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Penny of Edgar

Tim Pickard asked me to identify this Anglo-Saxon coin and, if possible, let him have a valuation on it.

Tim’s find looks at first sight like a cut halfpenny but the rough edge points towards it being a broken penny. It’s a two line type of Eadgar, whose dates are AD 959 to 975 and the type is listed in the Standard Catalogue as number 1129. However, this specimen is a very unusual variety.

On the reverse, in two lines, is the name of the moneyer. However, only a couple of letters are visible so I can’t pin it down to a definite official. On the obverse +EADGA stands out and in the centre of the inner circle there should be a single cross but on this coin there is clearly two. They are positioned in such a way that on the missing piece there could have been another cross in line with the other two. After looking at images of a very high number of Eadgar two line type pennies I did not trace another example of this strange variety.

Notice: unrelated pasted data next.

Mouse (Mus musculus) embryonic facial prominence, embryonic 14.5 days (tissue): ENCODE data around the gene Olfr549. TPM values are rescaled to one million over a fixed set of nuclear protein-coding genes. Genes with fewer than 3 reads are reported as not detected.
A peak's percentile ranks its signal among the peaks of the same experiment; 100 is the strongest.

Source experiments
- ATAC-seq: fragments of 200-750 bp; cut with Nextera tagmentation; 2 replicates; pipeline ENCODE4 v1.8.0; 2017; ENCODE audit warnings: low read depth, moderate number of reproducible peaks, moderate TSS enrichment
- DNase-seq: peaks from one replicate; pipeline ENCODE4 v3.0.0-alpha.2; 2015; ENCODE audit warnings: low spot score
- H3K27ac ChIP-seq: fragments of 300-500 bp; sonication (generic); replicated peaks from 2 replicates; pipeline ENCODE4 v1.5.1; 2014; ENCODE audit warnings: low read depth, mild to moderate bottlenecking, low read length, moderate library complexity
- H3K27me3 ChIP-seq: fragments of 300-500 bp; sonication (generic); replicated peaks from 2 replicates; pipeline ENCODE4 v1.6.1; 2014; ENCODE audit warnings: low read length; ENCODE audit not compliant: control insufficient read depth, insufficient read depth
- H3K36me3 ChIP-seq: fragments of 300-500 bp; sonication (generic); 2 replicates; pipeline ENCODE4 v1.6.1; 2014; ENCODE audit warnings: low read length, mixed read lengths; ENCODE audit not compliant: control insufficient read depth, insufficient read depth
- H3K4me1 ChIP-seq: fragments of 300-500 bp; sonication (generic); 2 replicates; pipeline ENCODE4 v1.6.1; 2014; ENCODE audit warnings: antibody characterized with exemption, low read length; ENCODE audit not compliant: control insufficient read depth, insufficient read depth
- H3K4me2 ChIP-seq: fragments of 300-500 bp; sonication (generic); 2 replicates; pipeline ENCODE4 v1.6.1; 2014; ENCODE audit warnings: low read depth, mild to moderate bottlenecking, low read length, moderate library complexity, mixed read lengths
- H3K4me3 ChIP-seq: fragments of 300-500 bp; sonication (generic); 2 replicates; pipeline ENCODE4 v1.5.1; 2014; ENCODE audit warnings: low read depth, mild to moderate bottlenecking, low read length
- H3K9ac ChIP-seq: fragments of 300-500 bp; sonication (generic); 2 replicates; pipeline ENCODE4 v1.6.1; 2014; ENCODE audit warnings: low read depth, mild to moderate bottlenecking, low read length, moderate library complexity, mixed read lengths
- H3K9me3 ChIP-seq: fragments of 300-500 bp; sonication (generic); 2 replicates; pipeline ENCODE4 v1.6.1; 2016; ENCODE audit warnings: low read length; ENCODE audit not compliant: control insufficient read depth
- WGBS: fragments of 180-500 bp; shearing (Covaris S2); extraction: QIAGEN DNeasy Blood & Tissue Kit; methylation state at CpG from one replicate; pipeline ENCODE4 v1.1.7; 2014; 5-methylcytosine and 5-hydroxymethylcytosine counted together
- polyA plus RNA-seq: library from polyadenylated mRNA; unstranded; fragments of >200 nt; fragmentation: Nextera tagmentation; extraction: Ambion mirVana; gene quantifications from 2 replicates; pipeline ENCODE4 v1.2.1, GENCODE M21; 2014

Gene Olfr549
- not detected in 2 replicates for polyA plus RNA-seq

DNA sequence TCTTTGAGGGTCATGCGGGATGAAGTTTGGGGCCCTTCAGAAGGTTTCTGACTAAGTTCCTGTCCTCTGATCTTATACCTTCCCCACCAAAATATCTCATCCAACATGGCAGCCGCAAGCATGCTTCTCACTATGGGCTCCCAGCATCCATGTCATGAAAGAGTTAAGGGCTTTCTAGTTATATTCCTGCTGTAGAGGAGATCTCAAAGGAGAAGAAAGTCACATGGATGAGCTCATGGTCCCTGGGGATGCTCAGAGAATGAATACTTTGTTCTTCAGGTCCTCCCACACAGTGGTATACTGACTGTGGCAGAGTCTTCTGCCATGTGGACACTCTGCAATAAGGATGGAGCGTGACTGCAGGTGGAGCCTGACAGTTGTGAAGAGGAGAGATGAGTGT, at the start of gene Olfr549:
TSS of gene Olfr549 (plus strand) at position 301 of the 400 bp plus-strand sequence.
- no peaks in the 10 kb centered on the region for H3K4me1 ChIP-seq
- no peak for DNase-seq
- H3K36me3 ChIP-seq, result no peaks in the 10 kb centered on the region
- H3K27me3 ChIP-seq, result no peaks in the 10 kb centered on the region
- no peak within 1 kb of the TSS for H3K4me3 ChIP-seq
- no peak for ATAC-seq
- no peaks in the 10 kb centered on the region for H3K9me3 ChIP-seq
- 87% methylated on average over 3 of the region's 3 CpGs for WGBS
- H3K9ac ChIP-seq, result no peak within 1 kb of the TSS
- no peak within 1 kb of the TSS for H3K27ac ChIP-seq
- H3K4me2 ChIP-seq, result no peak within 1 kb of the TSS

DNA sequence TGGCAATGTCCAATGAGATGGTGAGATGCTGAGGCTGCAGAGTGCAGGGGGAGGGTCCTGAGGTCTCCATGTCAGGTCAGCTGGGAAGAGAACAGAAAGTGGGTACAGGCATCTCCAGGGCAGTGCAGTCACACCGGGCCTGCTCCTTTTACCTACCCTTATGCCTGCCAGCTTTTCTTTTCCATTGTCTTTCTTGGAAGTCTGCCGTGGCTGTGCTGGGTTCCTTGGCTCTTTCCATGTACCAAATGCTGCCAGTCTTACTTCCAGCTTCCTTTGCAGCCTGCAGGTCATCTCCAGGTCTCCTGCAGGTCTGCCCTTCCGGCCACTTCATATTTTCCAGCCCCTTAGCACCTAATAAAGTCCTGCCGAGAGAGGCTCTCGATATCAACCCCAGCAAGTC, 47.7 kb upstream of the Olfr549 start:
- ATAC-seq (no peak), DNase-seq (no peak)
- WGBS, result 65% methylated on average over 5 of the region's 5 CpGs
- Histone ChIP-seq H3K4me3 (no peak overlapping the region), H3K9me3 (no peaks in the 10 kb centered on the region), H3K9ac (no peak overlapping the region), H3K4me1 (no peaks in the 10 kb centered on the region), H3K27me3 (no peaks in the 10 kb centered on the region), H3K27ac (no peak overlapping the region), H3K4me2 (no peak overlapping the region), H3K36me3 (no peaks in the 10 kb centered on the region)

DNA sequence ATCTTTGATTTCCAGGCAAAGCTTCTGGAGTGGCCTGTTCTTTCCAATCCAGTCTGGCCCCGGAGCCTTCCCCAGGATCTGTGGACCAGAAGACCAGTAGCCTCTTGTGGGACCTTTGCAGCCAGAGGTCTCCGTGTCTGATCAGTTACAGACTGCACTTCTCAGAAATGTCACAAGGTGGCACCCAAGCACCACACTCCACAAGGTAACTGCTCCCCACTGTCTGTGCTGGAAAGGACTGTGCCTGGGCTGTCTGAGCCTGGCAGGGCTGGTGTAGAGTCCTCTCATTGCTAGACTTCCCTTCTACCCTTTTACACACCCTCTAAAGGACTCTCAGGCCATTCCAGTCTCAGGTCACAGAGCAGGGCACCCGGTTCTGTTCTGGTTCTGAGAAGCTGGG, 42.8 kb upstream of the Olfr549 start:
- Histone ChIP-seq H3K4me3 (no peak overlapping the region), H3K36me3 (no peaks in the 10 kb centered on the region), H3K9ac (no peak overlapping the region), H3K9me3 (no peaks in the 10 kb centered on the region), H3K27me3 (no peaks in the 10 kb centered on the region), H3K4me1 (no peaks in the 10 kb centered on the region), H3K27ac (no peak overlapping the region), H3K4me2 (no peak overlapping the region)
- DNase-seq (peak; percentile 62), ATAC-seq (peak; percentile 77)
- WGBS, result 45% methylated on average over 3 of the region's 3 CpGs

The coin looks perfectly genuine and is obviously a rarity. It would grade better than Fine and would certainly be of interest to specialist collectors. Sadly, as a broken penny its commercial value would be a great deal less than it would have been had it been a whole coin. As it stands, a pre-sale estimate would be unlikely to be any higher than £120-150.

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